How the US Can Contain Russia by Building up Ukraine's Economy

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Russian Federation’s influence is on the rise lately. Amassing thousands of troops along the Ukrainian border, negotiating a ceasefire between Armenia and Azerbaijan, playing a key role in the recent halt in Israel-Hamas hostilities: this seems to be Russia’s moment.

The Biden administration sees Russia as our gravest threat (well, after Climate Change and white supremacy within our own shores). Therefore, any material geopolitical advance by Russia comes at our expense and must be contained.

One way to stop Russia is by helping Ukraine. President Trump bragged that he shipped anti-tank missiles to Ukraine, while President Obama had provided only “pillows and sheets.” The better way to bolster Ukraine in our efforts to derail Russia’s aggression involves neither weapons nor bedding. The U.S. should invest in helping Ukraine tap its huge potential to rival Russia in economic might.

On the world stage, economic might trumps military might, and trade can be an incentive for ceasing hostilities and doing business together for years to come. We should help Ukraine reform and rebuild its faltering and corruption-riddled economy as a way to loosen Russia’s grip on Eastern Europe.

In the breakup of the Soviet Union 30 years ago, Ukraine should have emerged as the leader of the new guard. It has the largest land mass in Europe, with fertile soil for thriving agriculture unrivaled in Europe. Ukraine’s ports (which Russia covets) give it access to international trade. The country produces natural gas for much of its own needs, and with U.S. technology it could expand to supply its neighbors, which now rely solely on Russia.

Yet Ukraine has lagged behind its neighbors. The West’s high hopes for Ukraine have turned first to confusion and then to frustration. High tariffs, high business taxes and onerous regulations hurt Ukraine’s economy, as does a lack of free-market competition and efficient pricing. It is dominated by oligarchies that control most major sectors, turning Ukraine into a modern version of a feudal society.

Thus, inflation runs high at 8%, and the jobless rate is close to 9%, and double that for young workers. Amid the Covid-19 pandemic, Ukraine’s GDP shrank almost 11% last year to $137.3 billion, the World Bank says. The nation’s economy is 25% smaller than its peak in 2013. Foreign direct investment in the country, at only $5.82 billion in 2019, came in at zero last year—and foreign investors withdrew almost $600 million in assets from Ukraine.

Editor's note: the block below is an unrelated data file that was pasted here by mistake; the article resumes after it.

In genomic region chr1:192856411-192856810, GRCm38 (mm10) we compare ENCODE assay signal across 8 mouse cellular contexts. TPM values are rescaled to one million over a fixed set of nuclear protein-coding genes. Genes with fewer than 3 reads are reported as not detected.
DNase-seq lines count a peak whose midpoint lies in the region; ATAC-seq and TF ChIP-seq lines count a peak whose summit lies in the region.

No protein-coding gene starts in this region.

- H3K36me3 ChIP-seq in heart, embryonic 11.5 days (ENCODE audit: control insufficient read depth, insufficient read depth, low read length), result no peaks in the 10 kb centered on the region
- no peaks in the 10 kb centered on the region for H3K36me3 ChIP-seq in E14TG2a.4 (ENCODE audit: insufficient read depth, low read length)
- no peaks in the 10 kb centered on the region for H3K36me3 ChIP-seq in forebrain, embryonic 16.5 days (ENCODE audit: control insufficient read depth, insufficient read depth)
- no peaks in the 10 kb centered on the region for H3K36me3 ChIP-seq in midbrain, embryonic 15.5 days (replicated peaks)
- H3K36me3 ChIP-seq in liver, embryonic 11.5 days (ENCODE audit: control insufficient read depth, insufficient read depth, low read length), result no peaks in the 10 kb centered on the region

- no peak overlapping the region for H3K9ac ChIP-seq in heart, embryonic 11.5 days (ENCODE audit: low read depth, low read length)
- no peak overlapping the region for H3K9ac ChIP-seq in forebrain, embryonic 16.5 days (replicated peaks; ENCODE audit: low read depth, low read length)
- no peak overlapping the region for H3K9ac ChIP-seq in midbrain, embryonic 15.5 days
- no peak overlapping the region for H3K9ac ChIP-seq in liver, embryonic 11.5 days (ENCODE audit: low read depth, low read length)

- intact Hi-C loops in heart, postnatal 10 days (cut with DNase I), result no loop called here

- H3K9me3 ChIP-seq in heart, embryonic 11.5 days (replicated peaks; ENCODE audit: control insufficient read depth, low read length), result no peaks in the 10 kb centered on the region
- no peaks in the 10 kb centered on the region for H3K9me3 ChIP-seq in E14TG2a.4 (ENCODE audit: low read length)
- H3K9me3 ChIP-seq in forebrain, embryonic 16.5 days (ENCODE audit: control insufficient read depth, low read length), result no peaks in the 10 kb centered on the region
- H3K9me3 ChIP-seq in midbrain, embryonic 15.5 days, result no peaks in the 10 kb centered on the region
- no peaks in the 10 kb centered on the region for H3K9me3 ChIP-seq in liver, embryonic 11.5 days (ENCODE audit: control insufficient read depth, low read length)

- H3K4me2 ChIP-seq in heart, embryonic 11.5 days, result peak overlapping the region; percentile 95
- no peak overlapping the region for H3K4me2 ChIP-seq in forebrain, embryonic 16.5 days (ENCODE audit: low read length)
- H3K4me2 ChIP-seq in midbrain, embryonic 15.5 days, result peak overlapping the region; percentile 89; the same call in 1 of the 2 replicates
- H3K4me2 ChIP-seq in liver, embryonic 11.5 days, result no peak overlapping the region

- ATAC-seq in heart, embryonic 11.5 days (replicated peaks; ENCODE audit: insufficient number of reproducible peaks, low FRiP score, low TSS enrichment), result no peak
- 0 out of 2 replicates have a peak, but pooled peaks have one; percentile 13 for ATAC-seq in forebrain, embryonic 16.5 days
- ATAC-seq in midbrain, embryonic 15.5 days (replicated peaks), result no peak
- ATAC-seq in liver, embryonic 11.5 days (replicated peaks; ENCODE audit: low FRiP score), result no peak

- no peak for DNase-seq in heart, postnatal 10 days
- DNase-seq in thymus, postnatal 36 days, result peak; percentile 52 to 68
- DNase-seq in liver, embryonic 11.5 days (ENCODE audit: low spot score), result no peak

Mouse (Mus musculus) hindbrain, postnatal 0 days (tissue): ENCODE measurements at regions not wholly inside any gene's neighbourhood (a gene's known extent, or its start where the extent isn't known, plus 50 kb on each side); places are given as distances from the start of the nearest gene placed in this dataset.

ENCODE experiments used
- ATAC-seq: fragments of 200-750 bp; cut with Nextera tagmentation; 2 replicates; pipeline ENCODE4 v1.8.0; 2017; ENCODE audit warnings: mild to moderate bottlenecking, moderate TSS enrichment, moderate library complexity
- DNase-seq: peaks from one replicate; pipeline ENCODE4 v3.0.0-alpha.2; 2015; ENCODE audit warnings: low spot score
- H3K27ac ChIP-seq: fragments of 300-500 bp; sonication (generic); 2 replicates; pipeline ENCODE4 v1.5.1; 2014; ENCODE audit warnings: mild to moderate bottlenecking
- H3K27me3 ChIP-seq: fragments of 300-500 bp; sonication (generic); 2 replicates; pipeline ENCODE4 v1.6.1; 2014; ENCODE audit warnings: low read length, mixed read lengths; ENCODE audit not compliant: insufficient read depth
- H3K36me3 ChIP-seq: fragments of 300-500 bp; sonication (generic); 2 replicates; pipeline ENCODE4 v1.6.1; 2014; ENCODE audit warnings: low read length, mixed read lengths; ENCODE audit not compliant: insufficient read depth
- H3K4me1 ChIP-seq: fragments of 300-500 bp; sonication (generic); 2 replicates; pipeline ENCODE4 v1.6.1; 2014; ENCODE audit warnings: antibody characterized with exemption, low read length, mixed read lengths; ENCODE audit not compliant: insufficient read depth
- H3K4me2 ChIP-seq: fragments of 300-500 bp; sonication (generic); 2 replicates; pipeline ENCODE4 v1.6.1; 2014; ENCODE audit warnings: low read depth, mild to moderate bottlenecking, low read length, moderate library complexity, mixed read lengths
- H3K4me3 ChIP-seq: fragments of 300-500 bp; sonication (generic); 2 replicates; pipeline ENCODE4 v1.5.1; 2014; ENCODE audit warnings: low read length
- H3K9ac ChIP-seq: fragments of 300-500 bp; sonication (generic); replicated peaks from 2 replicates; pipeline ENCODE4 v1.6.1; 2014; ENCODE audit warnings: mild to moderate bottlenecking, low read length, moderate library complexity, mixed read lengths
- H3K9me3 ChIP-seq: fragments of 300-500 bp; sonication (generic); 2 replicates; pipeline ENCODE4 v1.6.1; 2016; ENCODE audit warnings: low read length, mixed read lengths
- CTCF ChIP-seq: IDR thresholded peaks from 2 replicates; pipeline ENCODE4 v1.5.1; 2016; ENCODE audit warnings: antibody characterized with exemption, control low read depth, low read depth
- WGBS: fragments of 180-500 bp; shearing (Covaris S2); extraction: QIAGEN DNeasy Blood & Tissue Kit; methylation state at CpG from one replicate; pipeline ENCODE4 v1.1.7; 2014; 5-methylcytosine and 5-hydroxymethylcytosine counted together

The Ukraine drain is so bad that, since the Russians took Crimea in 2014, up to two million people have left home to take jobs in Poland, where minimum monthly wages of $660 are more than three times that of Ukraine. Last year, foreign remittances sent home to Ukraine totaled almost $12 billion, vastly more than foreign investment contributed. The economic death spiral that these statistics convey are not encouraging news to potential investors.

Yet, great potential lurks beneath Ukraine’s structural troubles. The nation has a young population, with 70% under age 55, and 25% younger than 25. They can supply workers to a burgeoning tech sector. Software coders and developers can earn up to $1,500 a month. In Lviv, the largest city in Western Ukraine and home to UNESCO’s world heritage sites, some 20,000 IT workers had made $60 million in property purchases and were buying upwards of one-third of the cars sold locally, a story in the Financial Times reported in late 2018.

The U.S. could offer advice and investment to help Ukraine build up three cutting-edge fields: Big Data, Artificial Intelligence and Blockchain. In exchange, U.S. officials could exact concrete actions from the Ukrainian government to reform its economy:

  • Negotiate a mutually beneficial way to break up the empires of the dozen or so oligarchs who control the economy with overlapping interests in steel, media, banking, energy, chemicals, machine-building, racketeering, and more.
  • Reduce business tax rates drastically. Slash the 20% VAT tax and the 22% Unified Social Tax.
  • Eliminate taxes on natural gas and other utilities necessary for the people. Reduce the price of natural gas, which is dictated by government officials and is probably significantly higher than it should be.
  • Establish microfinance for startups, $100,000 long-term microloans offered by banks at 3% annual interest with no collateral. Provide tax incentives to companies that employ new college graduates and do business with these startups.

This would add up to a threefer for the Biden administration. Ukraine would find new urgency and incentive to impose the reforms its politicians have promised for years. This would multiply and accelerate the impact of U.S. assistance. The stronger economy that results would strengthen Ukraine as a bulwark against our rivals in Russia. Win-win-win.

Yuri Vanetik is a private investor, lawyer and political strategist based in California. Read Yuri Vanetik’s Reports — More Here.